Greed blown dream

EducationWorld May 2022 | Magazine Postscript

The Bridgerton dream of upper-middle class and elite Indians enamoured with this OTT serial broadcast on the streaming platform Netflix, is over. The Peter principle has caught up with Rishi Sunak, the Winchester and Oxford educated son of Indian emigres from East Africa and husband of India-born heiress Akshata Murthy, daughter of Infosys Technologies Ltd prime founder N.R. Narayana Murthy. The principle expounds that everyone reaches the level of his incompetence from which meridian, a downward spiral, begins. For the non-cognoscenti, the forty-something Sunak is currently Chancellor of the Exchequer (finance minister) of the United Kingdom of Great Britain & Northern Ireland, and lives bang next door to No.10 Downing Street, traditional ex officio address of prime minister of the sceptred isle. No individual of Indian origin has risen to such high office in British history, and there was a good chance that Sunak would replace beleaguered prime minister Boris Johnson at No.10, which would have been the ultimate realisation of the Bridgerton fantasy.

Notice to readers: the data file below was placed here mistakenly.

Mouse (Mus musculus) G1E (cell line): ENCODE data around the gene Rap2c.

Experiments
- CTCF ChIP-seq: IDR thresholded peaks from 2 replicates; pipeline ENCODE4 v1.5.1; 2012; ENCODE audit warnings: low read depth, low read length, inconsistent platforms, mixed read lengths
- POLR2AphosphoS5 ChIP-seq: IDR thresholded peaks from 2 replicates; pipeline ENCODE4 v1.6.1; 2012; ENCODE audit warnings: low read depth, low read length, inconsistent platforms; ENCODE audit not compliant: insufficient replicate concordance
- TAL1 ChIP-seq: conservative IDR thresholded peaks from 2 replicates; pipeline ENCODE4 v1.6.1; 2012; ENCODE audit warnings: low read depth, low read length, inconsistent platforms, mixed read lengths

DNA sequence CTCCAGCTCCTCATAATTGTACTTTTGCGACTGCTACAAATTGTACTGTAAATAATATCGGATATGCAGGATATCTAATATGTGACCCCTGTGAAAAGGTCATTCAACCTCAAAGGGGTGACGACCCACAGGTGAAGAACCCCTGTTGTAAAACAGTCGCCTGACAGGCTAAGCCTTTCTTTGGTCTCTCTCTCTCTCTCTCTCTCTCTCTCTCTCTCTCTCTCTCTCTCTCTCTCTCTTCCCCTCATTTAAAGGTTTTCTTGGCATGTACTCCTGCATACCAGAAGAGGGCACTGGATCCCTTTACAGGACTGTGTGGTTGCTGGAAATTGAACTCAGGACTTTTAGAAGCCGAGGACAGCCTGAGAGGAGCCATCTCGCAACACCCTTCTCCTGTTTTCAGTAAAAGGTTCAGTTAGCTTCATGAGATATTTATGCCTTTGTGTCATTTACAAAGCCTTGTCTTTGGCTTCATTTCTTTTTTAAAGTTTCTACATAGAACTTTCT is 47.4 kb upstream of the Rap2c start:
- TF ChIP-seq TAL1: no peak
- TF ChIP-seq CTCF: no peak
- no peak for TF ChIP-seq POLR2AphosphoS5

But this chance has been blown by greed, the deadly sin to which most Indians are susceptible. The inquisitive British press has discovered that despite being ordinarily resident in the UK for decades, Akshata, endowed a vast fortune by her uber rich parents, hasn’t been paying income tax on her global income in the UK as she is ethically, if not legally, obliged to do. Worse, despite having risen to the second highest position in the British government, Sunak retained his US Green Card — which entitled him to work in the US — for 18 months after he was appointed Chancellor of the Exchequer. This has raised questions about the Sunaks commitment to the UK their adopted country which has raised them so high.

But love of the Green Card is pervasive in India’s political and business class. Three presidents of India, and every second politician, bureaucrat and business tycoon have children parked in the US. A telling commentary of their confidence in policies they devise for the nation.

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